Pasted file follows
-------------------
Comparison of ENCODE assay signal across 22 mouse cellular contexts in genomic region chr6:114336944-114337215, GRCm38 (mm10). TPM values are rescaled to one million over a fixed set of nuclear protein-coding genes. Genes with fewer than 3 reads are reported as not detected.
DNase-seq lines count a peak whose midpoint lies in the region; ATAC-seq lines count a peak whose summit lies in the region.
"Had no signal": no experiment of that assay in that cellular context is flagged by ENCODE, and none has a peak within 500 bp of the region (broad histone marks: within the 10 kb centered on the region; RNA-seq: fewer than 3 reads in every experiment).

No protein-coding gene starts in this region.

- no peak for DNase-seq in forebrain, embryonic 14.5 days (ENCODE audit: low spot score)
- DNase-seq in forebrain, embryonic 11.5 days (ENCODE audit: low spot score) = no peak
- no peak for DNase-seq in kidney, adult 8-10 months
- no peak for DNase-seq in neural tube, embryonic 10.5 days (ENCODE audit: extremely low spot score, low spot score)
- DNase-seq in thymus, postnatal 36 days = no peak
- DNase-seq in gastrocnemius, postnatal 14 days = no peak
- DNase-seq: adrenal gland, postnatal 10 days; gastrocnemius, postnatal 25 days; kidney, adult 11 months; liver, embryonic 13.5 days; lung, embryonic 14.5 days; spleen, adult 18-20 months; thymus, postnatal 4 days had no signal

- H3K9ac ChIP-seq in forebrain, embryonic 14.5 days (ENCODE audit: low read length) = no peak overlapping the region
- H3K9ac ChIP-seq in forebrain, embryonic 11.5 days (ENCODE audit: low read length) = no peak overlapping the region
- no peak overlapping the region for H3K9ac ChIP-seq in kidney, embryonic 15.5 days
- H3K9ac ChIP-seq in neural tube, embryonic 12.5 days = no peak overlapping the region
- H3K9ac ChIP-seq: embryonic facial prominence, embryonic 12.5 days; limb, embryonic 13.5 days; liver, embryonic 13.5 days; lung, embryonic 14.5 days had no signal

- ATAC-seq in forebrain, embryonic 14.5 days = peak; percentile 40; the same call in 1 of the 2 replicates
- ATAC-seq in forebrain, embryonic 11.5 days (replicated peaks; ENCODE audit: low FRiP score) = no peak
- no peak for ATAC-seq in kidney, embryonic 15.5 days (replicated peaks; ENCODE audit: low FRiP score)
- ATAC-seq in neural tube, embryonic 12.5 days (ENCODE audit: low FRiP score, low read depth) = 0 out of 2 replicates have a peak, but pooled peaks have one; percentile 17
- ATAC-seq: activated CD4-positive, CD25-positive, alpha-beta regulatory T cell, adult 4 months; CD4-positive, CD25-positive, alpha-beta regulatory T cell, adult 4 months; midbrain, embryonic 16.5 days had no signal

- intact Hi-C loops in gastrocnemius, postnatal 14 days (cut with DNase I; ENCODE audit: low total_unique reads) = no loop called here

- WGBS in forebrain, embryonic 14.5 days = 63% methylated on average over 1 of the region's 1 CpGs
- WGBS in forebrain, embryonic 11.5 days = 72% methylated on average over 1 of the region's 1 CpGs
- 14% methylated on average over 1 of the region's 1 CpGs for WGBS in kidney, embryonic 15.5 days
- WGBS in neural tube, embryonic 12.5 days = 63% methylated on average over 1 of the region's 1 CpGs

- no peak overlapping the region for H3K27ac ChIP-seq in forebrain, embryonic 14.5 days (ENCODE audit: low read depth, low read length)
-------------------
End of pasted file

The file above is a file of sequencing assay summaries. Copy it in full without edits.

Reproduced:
Comparison of ENCODE assay signal across 22 mouse cellular contexts in genomic region chr6:114336944-114337215, GRCm38 (mm10). TPM values are rescaled to one million over a fixed set of nuclear protein-coding genes. Genes with fewer than 3 reads are reported as not detected.
DNase-seq lines count a peak whose midpoint lies in the region; ATAC-seq lines count a peak whose summit lies in the region.
"Had no signal": no experiment of that assay in that cellular context is flagged by ENCODE, and none has a peak within 500 bp of the region (broad histone marks: within the 10 kb centered on the region; RNA-seq: fewer than 3 reads in every experiment).

No protein-coding gene starts in this region.

- no peak for DNase-seq in forebrain, embryonic 14.5 days (ENCODE audit: low spot score)
- DNase-seq in forebrain, embryonic 11.5 days (ENCODE audit: low spot score) = no peak
- no peak for DNase-seq in kidney, adult 8-10 months
- no peak for DNase-seq in neural tube, embryonic 10.5 days (ENCODE audit: extremely low spot score, low spot score)
- DNase-seq in thymus, postnatal 36 days = no peak
- DNase-seq in gastrocnemius, postnatal 14 days = no peak
- DNase-seq: adrenal gland, postnatal 10 days; gastrocnemius, postnatal 25 days; kidney, adult 11 months; liver, embryonic 13.5 days; lung, embryonic 14.5 days; spleen, adult 18-20 months; thymus, postnatal 4 days had no signal

- H3K9ac ChIP-seq in forebrain, embryonic 14.5 days (ENCODE audit: low read length) = no peak overlapping the region
- H3K9ac ChIP-seq in forebrain, embryonic 11.5 days (ENCODE audit: low read length) = no peak overlapping the region
- no peak overlapping the region for H3K9ac ChIP-seq in kidney, embryonic 15.5 days
- H3K9ac ChIP-seq in neural tube, embryonic 12.5 days = no peak overlapping the region
- H3K9ac ChIP-seq: embryonic facial prominence, embryonic 12.5 days; limb, embryonic 13.5 days; liver, embryonic 13.5 days; lung, embryonic 14.5 days had no signal

- ATAC-seq in forebrain, embryonic 14.5 days = peak; percentile 40; the same call in 1 of the 2 replicates
- ATAC-seq in forebrain, embryonic 11.5 days (replicated peaks; ENCODE audit: low FRiP score) = no peak
- no peak for ATAC-seq in kidney, embryonic 15.5 days (replicated peaks; ENCODE audit: low FRiP score)
- ATAC-seq in neural tube, embryonic 12.5 days (ENCODE audit: low FRiP score, low read depth) = 0 out of 2 replicates have a peak, but pooled peaks have one; percentile 17
- ATAC-seq: activated CD4-positive, CD25-positive, alpha-beta regulatory T cell, adult 4 months; CD4-positive, CD25-positive, alpha-beta regulatory T cell, adult 4 months; midbrain, embryonic 16.5 days had no signal

- intact Hi-C loops in gastrocnemius, postnatal 14 days (cut with DNase I; ENCODE audit: low total_unique reads) = no loop called here

- WGBS in forebrain, embryonic 14.5 days = 63% methylated on average over 1 of the region's 1 CpGs
- WGBS in forebrain, embryonic 11.5 days = 72% methylated on average over 1 of the region's 1 CpGs
- 14% methylated on average over 1 of the region's 1 CpGs for WGBS in kidney, embryonic 15.5 days
- WGBS in neural tube, embryonic 12.5 days = 63% methylated on average over 1 of the region's 1 CpGs

- no peak overlapping the region for H3K27ac ChIP-seq in forebrain, embryonic 14.5 days (ENCODE audit: low read depth, low read length)